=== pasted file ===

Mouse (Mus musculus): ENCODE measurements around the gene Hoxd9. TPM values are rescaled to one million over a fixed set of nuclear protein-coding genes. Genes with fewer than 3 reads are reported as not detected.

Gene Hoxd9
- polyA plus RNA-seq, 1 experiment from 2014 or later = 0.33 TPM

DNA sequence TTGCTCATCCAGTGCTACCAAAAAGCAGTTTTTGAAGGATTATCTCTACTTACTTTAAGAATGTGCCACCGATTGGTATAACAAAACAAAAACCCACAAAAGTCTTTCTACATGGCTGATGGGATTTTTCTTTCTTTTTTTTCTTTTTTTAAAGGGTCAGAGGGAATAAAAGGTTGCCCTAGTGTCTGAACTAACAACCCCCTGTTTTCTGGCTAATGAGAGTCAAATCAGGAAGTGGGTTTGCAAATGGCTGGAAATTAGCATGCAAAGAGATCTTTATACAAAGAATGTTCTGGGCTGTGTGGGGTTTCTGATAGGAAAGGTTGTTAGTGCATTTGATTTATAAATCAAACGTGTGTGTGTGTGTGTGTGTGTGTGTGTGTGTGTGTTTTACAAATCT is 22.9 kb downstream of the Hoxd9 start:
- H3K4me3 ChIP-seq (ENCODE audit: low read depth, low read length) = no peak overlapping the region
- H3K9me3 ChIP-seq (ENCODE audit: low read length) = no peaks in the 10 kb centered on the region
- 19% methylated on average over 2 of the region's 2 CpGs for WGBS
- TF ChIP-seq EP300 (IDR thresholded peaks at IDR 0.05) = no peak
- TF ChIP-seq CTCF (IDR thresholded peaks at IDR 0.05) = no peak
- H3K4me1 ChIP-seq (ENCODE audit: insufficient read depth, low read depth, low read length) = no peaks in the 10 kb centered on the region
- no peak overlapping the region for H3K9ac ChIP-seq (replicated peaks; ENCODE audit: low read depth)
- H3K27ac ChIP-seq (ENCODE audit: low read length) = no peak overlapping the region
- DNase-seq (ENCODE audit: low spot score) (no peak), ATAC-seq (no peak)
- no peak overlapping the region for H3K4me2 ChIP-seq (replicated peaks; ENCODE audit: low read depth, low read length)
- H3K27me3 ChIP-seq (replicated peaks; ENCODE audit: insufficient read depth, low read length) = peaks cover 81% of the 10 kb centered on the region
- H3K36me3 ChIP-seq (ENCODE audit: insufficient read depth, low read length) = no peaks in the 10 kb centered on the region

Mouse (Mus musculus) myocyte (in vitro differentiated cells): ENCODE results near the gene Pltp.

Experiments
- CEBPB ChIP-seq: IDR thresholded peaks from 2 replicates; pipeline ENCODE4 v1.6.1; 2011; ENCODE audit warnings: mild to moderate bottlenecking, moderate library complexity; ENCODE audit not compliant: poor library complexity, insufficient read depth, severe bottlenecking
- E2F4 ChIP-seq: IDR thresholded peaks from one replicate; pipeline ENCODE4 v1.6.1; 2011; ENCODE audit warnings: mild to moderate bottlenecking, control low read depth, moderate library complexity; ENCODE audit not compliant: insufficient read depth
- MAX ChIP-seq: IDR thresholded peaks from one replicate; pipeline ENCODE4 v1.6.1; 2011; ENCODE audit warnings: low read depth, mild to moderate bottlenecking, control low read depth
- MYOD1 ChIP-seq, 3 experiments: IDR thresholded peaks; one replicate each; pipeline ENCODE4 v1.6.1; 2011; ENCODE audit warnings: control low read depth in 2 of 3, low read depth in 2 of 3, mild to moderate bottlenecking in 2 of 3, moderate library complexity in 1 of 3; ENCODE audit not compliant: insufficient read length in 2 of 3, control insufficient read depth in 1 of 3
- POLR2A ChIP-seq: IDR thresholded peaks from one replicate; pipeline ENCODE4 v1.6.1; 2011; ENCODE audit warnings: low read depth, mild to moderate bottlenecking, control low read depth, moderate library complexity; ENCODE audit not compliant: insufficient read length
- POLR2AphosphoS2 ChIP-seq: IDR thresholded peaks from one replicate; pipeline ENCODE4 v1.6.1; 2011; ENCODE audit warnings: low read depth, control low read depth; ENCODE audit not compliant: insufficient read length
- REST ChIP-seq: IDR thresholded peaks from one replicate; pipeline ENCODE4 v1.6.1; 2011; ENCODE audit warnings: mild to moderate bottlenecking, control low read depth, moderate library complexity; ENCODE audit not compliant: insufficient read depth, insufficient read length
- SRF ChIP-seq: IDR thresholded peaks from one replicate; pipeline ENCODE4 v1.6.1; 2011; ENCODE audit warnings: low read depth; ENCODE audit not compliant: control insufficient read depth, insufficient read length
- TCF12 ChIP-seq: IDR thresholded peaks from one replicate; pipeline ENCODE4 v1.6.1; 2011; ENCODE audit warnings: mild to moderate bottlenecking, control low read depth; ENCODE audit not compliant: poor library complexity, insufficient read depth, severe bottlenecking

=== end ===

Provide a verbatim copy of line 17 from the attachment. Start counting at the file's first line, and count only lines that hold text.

Mouse (Mus musculus) myocyte (in vitro differentiated cells): ENCODE results near the gene Pltp.